The Man got a head today, and he’s a better Man for it.
Actually, he’s had a head for some time now, but it just hadn’t been put on his body. That was rectified this morning when Bruiser, Joe the Builder and their crews lifted the 3,400-pound thing and put it atop his torso.
His enormous face is lined with blue neon, and the skull will glow with red light from within. The neon color scheme is similar to 2008’s American Dream, and the combined colors will cast a purplish/reddish glow. “Larry said he wanted a subdued effect,” Dana was saying as he watched the Man’s head lifted into place.
The Man site was quickly transformed from a work site to an installation site, and Oopah and his crews were putting the finishing touches on the tent-like Souks that ring the man on the ground. The Souks replace the Regional art installations this year, and rumors are flying about the guests who might make anonymous appearances in them to talk with Burners, so you’ll definitely want to check them out.
This morning’s lift was almost anticlimactic from the drama of a couple of mornings ago when the Man’s legs were raised and his torso was put on top of them. All was smooth sailing, as Bruiser’s crane didn’t seem to strain in the slightest. Pirate maneuvered a boom lift to keep track of the guide wires, and Goatt was back on playa to help lower the head into place.
The process of building the Man’s head was quite a departure this year. Normally, the Man Krewe heads to the work ranch at the end of June and spends a week or so building the normal Man, then many of them head to the desert for Fourth of Juplaya. This year, though, most of the work was done right on site, right next to the Man Base crew, which did the construction on the Man’s body.
“Honestly, I’m kind of ready to be done with it,” Bodie was saying the other day. “It’s been a lot more intensive this year.”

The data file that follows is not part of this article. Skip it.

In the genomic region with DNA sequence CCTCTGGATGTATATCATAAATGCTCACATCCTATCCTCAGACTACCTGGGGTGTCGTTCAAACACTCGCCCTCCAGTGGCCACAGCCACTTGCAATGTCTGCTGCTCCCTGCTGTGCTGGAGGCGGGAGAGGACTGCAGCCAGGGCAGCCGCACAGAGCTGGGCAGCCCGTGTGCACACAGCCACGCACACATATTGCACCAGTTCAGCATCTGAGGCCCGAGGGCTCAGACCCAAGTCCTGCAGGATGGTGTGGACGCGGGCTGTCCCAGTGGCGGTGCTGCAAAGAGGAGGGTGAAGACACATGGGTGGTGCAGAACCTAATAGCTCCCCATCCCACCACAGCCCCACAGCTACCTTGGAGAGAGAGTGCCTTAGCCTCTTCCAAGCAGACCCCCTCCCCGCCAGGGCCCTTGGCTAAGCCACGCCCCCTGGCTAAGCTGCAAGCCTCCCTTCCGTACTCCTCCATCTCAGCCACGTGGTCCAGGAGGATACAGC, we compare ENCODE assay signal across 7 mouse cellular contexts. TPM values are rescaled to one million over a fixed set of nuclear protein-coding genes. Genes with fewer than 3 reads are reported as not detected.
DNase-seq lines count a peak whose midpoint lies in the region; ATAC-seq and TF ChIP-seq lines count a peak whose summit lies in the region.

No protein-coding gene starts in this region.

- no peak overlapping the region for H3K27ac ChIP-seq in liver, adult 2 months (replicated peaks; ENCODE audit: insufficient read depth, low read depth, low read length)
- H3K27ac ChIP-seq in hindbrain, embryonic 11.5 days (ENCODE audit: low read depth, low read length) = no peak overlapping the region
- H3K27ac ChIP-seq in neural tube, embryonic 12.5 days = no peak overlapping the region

Instead of building the same Man as they always do, with slight variations and embellishments to distinguish each year’s Man, this year the head had to be invented before it could be built. So it meant for long days, some setbacks, but at the end, a very worthy dome. “We were bent over, leaning backwards on 12-foot ladders,” Bodie was saying.
“There the head flies, and now I fly,” Commander Bob said as he watched the lift.
For Andrew Johnstone, who did the design of this year’s gargantuan Man, the feeling was a little different: “I feel like a giant weight has been transferred to the Man’s shoulders from my shoulders,” he said.
The design of the Man germinated a couple of years ago, even before last year’s giant flying saucer was built. Andrew said Larry came to him asked what seemed to be a rhetorical question: “What if we built a giant Man?” Andrew started ruminating on the idea, and now here it is.
The man’s head seems quite nicely perched on the spine, and there was a bit of wiggle room built into the process to allow for that. After that head was lowered onto the 20×20-foot spine, holes were drilled through the wood to fix its place.
And now that the head is where it belongs, and now that Black Rock City has its focal point, the big structure will go from being various pieces lying on the ground to perhaps the most-photographed object since the Golden Gate Bridge.
And it also seems that we’re that much closer to being ready for the gates to open, and that’s a fine thing, too.